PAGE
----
Even though I eat this stuff up with a spoon, I think this kind of romanticism breeds Wannabes.  Who cares if writers are suffering, unshaven, poor addicts hunched over blank pages?  They’re creating Art, and Art is Life.  And in most depictions of writers, the self-inflicted suffering pays off:  they end up hitting the jackpot with a runaway bestseller that climbs the NY Times Bestseller List and digs in at the top.

Not that it couldn’t — and doesn’t — happen.  And who doesn’t want that?  It’s just that this kind of romanticism is what makes Wannabe Writers focus on the wrong things to get them to the top of the Bestseller List:  bad habits, bad clothes, and lottery tickets.

The Gonnabe Writer knows there’s only one way to the top of the heap, and that’s by writing.  If you must, write in a coffee shop (I do), wear lucky underwear (if clean is considered lucky, then I do), and have lots of bad habits and rituals (um, I do), just as long as you’re doing the work every day. This is what makes the Gonnabe Writer a Professional Paid Writer.

So order up a latte, wear plaid intimates, or light up a doobie… just show us what you’ve written.  Your public awaits.


This year I’m hanging out the shingle.  Really.  I know I’ve said it before, but this is the first year I file a tax return that lists my occupation as “Professional Writer.”  There it is, thumb-tacked to my vision board:  “Angela McConnell, Professional Writer.”  I am open for business.

How do I know this is my year?  Because I am ready to put in the work.  I am putting in the work.  As Steven Pressfield puts it, I’m going Pro.

In the past few months, I have experienced the most significant improvement in my writing in every aspect:  quality, quantity, consistency, and control.  I feel on top of my game, and I feel like it has everything to do with simply getting the work done every day.

Not surprisingly, I’ve been feeling really happy these days.  This is a wonderful time in my life.  And I finally realized the other day, my God, the writing makes me happy; it supplies the juice.  I always knew that, and somehow I always kept putting it off.  I mean, I put ten years into a court reporting career, and then went and opened a karaoke bar with a five-year lease to put this dream off.  Now I’m finally in the place I always dreamed and planned for…to be a full-time writer and stay at home with my babies. (There are other dreams that involve more money and sequins, but this is the important part.)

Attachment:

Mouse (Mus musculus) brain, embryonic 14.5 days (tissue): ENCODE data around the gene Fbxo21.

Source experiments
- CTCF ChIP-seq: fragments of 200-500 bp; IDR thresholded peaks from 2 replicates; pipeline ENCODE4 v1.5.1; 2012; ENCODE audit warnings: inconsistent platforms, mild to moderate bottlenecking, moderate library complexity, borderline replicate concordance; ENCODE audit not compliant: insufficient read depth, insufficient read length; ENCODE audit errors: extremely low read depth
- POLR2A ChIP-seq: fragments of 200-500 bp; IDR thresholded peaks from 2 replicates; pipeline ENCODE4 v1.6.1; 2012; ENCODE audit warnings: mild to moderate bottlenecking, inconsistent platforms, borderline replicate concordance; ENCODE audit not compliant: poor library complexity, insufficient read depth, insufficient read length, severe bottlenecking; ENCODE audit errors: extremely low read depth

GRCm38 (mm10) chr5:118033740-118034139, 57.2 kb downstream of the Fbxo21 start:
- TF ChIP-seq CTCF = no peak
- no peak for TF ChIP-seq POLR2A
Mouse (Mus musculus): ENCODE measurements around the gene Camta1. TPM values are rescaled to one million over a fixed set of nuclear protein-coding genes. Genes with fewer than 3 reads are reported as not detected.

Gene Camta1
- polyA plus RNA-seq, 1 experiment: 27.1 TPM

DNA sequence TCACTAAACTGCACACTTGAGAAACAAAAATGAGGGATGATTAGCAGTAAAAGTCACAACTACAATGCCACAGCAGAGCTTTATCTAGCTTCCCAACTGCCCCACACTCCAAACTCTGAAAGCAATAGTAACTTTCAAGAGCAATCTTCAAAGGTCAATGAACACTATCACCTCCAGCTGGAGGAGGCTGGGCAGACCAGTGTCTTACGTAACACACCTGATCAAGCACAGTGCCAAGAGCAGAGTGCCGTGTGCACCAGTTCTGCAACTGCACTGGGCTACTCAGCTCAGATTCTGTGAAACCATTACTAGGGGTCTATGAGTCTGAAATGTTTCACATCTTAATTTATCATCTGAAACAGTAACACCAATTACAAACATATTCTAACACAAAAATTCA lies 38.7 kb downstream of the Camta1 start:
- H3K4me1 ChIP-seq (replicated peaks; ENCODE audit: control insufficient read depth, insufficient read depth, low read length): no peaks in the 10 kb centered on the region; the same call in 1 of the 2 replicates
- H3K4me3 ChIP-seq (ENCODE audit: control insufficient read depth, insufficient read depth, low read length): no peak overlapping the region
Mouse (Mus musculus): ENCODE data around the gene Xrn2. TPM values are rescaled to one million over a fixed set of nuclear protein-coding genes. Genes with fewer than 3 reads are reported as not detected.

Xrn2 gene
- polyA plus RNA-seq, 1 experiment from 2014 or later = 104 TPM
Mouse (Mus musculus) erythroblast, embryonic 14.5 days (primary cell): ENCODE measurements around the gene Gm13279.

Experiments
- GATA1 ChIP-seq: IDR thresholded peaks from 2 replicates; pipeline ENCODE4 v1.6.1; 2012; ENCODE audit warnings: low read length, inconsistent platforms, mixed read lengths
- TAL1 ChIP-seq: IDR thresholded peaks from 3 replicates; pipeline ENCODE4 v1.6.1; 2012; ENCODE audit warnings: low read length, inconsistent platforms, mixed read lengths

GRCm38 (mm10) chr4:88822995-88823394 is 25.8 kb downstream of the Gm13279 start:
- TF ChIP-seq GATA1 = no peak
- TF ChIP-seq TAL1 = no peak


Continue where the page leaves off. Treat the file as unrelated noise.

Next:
So why did I – hell, why do we all put our dreams on hold, trying to secure a perfect place in the future for which conditions will be convenient for us to finally hatch our Big Plans?  What the hell’s wrong with today?  Today looks good.  Today it is.

I think we do it because the dream is so dear to us that we hold it back, sort of saving the best for last.  “Let me deal with all this crap first,” we tell ourselves, “then I’ll sit down and write.”  The thing is, there’s always going to be crap.  We never run out of crap.  Crap is the stuff of life.  So why put the crap before our dreams?

Dreams tend to blossom when they’re tended with first efforts, not last efforts.  And despite our worst fears, bungled attempts strengthen the dream, not ruin them.  Scars are good.  Besides, bungled attempts are better than no attempts. (1)   Don’t be afraid to look stupid.  You probably already do anyway. (2)

So I have a plan.  I think it’s a good plan.  It’s a simple plan.

I’m giving up my amateur status, and I’m going Pro.

[Who’s with me?  Rah!]

I’m no longer a wannabe writer…I’m the gonnabe writer, the gonnabethenextfuckinggreatthing writer.  And after a year of experimenting with the whole blog platform, trying out my cyber voice – hello, can anyone hear me? – wondering what the hell I should I be talking about, I’ve decided to repurpose this blog to focus on issues facing not wannabe writers, but fellow gonnabe writers, the folks who are saying, “Dammit, I’m tired of dreaming about one day, this is my year, and I’m waking up every morning sleeves rolled up and ready to work.”

[Hear!  Hear!]

So I promise I will do my best to post consistent, frequent, interesting, helpful, honest, and funny posts on my journey to becoming a Paid Professional Writer, and in exchange, I hope you will tune in, maybe even join in, and share your own successes.

So…please to enjoy.  And Happy New Year!


(1)  Now you know what not to do, Einstein.

(2)  At every moment of our lives, someone somewhere thinks that there’s something stupid about what you’re doing or how you look or what you drive. Oh, well. Right?